Sunday, January 27, 2013

Sunday word, 27 Jan 2013

Embodying Mission
Third Sunday of the Year C (27 Jan 2013)
Homily of Fr. Paul Panaretos, S.J.
Certain words of other languages refuse translation. For example, Panayotis is a Greek name for a man named after the Blessed Virgin. When my grandfather came from Greece and secured a job in a hotel kitchen, the chef introduced him to the man in charge of hiring. He asked my grandfather his name. After hearing my grandfather answer, Panayotis, the man said to him, “You’re name is Peter.”

Phrases, too, can be used in ways different from the meanings of the individual words. Arabs welcome guests to their home with ah-lan wa sah-lan. Ah-lan means kin and sah-lan means easy: you arrive as part of the family, may your entry here be easy.

Our religious tradition is rooted in Arabic’s cousin, Hebrew. One of its most important biblical words is torah. It gets translated as law, but that does not do it justice. Its root meaning is “to teach.” Translating torah with law limits our appreciation of it; of God, the giver of torah; of the hearers of Ezra and of Jesus; and why their hearers responded so deeply.

We cannot translate torah with an English word. Its root meaning is to teach, yet torah exceeds instruction. The best we can do to capture the sense of this untranslatable word is the phrase “rule of life.” Jews also have struggled to appreciate this. A rabbi once reminded her synagogue that this rule of life is God’s gift. What she said helps us appreciate Jesus way of life and his mission.

A gift is most tended, most cherished, when we know what it is. At its most fixed definition, Torah is the scroll that I read from, containing the five books of Moses. Moving towards a more broad understanding, Torah is also the entire Bible: the five books of Moses; the Prophets; and the Writings. At its widest and most flexible definition, Torah is the entire compendium of Jewish teaching, from the five books of Moses to the most recent commentary.
Ultimately, Torah is the blueprint that guides the Jewish people. Contained within are ethics and moral lessons; a structure for Jewish life, including holidays and life cycle celebrations. From these stories and guidelines, we have derived our world view and theology. When we are able to unwrap it and allow it to inform our lives, change us, and help us to grow into our best selves, then we have fully received the gift of Torah. ...the gift of Torah is not to be stashed away in a drawer, or unwrapped without curiosity and challenge. A scholar, whose name is unknown, wrote in the 18th century: “When one utters words of Torah, one never ceases to create spiritual potencies and new lights...”1

For the Israelites returned to their homeland after their captivity in Babylon, Ezra’s reciting and unwrapping torah moved them to tears as well as shouts of Amen! Amen! and festive celebration.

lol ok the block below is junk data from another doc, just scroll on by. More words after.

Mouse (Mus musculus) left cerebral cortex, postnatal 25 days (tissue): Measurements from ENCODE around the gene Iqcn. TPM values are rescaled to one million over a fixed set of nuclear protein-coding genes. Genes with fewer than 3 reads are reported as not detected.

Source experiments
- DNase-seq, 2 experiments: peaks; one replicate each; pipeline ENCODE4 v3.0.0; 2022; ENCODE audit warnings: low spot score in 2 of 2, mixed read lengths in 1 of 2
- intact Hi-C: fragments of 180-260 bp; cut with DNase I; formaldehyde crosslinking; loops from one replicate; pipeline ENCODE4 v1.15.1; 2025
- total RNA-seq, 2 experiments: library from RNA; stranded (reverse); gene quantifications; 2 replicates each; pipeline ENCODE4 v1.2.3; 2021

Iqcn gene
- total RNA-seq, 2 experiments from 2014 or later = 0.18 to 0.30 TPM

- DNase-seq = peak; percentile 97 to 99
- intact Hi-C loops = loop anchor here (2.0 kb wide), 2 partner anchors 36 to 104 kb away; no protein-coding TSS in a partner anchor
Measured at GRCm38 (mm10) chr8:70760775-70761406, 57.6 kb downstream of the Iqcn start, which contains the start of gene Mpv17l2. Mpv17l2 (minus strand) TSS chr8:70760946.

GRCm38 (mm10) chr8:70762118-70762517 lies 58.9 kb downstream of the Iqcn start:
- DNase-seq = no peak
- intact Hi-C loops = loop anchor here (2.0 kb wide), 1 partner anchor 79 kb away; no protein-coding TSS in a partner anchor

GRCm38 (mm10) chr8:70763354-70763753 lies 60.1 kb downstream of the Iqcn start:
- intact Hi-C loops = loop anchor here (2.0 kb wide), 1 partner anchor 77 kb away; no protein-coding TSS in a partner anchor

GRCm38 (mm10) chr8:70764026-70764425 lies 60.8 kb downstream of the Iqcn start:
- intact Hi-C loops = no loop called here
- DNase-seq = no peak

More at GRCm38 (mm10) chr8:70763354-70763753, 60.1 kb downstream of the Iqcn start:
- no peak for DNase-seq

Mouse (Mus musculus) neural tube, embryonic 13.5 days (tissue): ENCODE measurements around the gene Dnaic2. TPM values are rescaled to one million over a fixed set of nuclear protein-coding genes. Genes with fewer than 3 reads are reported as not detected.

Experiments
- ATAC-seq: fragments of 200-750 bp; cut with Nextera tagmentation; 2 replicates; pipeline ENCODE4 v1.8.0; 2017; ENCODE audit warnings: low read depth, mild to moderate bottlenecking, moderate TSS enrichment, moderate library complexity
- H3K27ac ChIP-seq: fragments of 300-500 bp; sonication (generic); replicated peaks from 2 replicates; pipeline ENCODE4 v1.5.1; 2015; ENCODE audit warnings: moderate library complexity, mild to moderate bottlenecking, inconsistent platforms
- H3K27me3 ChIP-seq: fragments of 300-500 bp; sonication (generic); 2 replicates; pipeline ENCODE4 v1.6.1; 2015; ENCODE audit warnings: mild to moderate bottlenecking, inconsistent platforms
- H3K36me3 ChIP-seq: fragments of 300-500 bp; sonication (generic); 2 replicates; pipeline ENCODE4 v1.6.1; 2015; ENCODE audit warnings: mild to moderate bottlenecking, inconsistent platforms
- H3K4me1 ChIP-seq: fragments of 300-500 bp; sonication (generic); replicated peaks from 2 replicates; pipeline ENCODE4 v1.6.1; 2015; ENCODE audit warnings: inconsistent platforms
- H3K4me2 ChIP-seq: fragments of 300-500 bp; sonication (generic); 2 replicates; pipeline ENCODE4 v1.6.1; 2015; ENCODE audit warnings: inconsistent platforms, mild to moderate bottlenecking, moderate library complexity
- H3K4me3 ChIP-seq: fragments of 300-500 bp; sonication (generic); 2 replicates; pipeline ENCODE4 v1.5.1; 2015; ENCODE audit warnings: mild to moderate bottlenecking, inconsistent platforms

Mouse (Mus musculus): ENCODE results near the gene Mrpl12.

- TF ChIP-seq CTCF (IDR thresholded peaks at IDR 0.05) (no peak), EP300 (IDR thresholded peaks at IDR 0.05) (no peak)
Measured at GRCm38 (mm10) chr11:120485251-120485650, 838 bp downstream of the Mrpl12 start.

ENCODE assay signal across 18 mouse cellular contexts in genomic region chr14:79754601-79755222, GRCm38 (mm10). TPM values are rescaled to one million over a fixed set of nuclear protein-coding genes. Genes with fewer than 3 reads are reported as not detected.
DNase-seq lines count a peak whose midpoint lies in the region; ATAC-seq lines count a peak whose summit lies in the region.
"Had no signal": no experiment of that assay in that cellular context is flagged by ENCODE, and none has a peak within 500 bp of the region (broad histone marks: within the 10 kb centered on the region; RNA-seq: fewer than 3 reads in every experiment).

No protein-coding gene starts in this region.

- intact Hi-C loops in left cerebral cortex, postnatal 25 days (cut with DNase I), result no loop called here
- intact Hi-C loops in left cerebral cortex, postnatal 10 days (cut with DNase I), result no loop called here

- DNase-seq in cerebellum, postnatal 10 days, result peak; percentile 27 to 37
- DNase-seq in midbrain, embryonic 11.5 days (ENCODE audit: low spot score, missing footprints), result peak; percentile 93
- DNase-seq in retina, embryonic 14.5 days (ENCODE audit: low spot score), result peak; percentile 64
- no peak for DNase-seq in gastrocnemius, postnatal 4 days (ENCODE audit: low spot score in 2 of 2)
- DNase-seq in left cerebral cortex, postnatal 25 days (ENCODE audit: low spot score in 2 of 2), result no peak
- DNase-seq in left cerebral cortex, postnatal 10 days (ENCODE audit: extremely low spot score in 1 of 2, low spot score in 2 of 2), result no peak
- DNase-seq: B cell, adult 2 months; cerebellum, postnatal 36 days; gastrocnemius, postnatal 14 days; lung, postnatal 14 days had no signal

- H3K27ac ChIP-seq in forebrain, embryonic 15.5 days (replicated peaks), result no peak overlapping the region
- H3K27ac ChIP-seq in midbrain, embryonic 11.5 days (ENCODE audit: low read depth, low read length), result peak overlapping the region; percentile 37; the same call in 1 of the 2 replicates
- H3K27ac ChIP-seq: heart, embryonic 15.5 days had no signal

Torah is not equal to law as we hear the word. It is far richer—a guide for living. Knowing that helps us see Jesus with fresh eyes of faith. Jesus embodied torah and lived his Spirit-anointing by fulfilling, that is, performing his prophetic reminder: all of us are to have especial care for those at the margins; to liberate those who are in bondage; to enhance others’ vision; to relieve those oppressed and burdened. Jesus trusts us to continue his mission. We do it in our circumstances and in our ways.

United with Jesus you and I embody torah, as he performed it. We fulfill it little by little because all of us are anointed with Jesus’ Spirit: his gift; his lasting legacy. We translate torah not in words but by deeds. We are its witnesses. Witnesses are more valuable than the most important teachers.

In your daily 15 minutes with Jesus this week

  • Rest in the presence of the Trinity.
  • Ask your patron saint to present you to Jesus.
  • Chat with Jesus: Hear him announce his good news to you. Notice what his word stirs in you, to what his word invites you. 
  • Speak to Jesus as one friend to another and ask for the grace to respond more generously to Jesus by responding more generously to others, especially anyone at the margins of your life, of society, of the Church.
  • Close saying slowly the Lord’s Prayer. Jesus’ words are the best translation we have for fulfilling his mission and becoming new, living lights for our world.

Link to this homily’s Spiritual Exercise

  1. Site accessed in 2007 before Rabbi Allison Bergman Vann moved to Suburban Temple-Kol Ami.

Wiki-image by Chumchum14 of Torah scroll used by CC BY-SA 3.0. Wiki-image of Jesus preaching at Capernaum is in the public domain in the U.S.

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